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Israeli Gas Exports to Neighbors Soar Despite Gaza Conflict

As the war rages on in Gaza, Israel has reported that its gas supplies to Egypt and Jordan soared by 25% last year, despite the temporary halt of one of Israel's offshore gas fields due to the conflict in October. 

On Monday, Israel not only said that gas supplies to both Egypt and Jordan had increased by one-quarter, but that exports would be boosted further, in line with Israel's ambitions of becoming an important energy hub supplying Europe. 

Europe is a potential destination for Israeli gas via liquefied natural gas (LNG) facilities in Egypt or potentially new facilities at home. 

"The dramatic growth in natural gas exports to Egypt and Jordan proves just how much the natural gas market is a strategic asset for Israel and helps regional stability," Israel's Energy Minister Eli Cohen said in a statement.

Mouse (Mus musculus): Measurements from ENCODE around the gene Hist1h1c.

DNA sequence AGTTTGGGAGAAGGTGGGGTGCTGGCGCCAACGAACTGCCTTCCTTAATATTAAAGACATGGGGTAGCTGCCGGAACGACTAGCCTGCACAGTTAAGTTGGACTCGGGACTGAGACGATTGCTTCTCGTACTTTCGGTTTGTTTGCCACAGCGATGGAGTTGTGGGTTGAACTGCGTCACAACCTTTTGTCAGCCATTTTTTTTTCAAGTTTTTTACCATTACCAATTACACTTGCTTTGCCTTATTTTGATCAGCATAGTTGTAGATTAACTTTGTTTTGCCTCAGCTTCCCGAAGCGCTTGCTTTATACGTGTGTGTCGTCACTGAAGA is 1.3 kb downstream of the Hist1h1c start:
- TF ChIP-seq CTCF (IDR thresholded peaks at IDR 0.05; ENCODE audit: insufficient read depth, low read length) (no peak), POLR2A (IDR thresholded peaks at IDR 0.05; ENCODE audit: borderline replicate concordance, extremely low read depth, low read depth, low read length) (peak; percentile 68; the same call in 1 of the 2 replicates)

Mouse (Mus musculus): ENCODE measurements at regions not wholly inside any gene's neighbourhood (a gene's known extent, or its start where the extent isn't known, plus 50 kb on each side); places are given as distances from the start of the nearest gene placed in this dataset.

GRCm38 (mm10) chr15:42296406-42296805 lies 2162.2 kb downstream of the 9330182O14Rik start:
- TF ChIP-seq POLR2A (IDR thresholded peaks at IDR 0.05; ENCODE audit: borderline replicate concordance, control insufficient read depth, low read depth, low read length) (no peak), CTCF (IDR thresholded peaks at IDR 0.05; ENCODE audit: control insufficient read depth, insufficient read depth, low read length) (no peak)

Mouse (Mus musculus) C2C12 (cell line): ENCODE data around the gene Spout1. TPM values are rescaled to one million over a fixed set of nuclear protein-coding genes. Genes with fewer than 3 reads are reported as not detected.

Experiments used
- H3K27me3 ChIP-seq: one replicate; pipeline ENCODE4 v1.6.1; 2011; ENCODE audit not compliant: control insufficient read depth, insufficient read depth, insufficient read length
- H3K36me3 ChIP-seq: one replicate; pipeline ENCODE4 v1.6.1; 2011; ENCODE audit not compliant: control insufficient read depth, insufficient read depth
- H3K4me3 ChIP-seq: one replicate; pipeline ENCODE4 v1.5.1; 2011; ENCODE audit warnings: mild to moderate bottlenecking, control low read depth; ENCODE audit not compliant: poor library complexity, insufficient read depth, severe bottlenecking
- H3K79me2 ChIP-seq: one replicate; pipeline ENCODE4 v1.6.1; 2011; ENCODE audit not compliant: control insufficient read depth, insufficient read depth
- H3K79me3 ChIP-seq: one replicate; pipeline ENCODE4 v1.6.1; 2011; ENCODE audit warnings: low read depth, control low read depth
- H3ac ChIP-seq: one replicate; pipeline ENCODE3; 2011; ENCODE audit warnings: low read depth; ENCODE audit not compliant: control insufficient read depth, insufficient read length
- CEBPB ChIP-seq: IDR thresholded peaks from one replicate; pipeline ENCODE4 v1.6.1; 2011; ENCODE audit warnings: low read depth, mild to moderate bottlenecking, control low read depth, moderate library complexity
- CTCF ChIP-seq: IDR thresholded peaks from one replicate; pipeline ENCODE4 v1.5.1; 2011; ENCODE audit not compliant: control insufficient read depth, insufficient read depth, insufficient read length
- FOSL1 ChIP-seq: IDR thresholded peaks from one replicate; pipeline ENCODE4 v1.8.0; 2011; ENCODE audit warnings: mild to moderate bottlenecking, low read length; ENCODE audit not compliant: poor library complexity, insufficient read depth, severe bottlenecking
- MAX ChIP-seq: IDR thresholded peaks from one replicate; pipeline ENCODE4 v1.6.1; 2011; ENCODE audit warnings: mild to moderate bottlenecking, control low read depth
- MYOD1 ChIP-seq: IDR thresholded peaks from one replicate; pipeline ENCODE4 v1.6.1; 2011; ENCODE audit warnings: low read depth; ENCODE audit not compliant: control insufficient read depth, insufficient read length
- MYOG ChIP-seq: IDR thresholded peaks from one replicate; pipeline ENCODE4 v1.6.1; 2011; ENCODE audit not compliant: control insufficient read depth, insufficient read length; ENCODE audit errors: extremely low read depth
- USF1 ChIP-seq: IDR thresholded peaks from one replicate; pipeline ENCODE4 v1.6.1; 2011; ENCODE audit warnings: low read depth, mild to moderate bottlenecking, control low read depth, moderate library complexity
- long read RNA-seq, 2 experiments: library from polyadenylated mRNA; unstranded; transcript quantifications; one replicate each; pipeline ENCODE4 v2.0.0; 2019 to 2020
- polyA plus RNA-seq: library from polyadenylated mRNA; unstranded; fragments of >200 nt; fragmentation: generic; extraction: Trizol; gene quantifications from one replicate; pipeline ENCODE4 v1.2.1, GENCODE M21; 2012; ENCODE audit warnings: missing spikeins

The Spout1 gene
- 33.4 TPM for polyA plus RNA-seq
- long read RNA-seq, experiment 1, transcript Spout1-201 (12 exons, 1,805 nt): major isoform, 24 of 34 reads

In October last year, the smaller of Israel's two producing offshore gas fields-Tamar-was shut down for a month as Israel launched a war of retaliation against Hamas in Gaza. That shut-in reduced Tamar production by 11% in the third quarter. 

For full-year 2023, Tamar exported 2.56 billion cubic meters of natural gas, the bulk of which went to Egypt, Reuters reports. 

Israel's largest offshore gas field, Leviathan, which is now operated by Chevron, was 

Israel discovered two offshore gas fields in the eastern Mediterranean were discovered in 2010, with production launching in 2013, putting the country on the energy map for the first time and turning Israel into an exporter. The Leviathan field is now operated by Chevron. 

For 2023, year-on-year, Israel saw a nearly 14% increase in gas production from its offshore fields, bringing in over $600 million in royalties for its new sovereign wealth fund, Reuters reports, with the government now targeting up to $12 billion for the fund over the next decade from taxes and profits.

By Charles Kennedy for

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Charles Kennedy

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